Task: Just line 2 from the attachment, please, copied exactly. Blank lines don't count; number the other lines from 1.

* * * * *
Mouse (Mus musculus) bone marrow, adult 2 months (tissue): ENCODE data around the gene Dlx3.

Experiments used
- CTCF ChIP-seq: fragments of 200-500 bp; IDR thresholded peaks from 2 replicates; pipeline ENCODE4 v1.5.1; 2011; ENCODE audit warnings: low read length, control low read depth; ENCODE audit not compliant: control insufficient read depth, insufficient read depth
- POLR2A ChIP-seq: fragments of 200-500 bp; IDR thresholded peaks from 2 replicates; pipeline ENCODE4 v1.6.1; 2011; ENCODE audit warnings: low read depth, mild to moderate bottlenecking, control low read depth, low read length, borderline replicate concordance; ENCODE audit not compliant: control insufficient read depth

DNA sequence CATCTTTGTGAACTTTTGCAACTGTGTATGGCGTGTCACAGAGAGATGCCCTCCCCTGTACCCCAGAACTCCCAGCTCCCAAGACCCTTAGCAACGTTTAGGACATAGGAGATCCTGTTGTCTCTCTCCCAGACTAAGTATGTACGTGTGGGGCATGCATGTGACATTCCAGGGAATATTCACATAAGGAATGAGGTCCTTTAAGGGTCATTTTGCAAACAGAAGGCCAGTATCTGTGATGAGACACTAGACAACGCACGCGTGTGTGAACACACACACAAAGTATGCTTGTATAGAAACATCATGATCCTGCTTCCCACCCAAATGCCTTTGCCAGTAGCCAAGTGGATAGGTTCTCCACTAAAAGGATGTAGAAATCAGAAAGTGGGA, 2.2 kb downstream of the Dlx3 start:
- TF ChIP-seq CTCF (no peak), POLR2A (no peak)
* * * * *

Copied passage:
Experiments used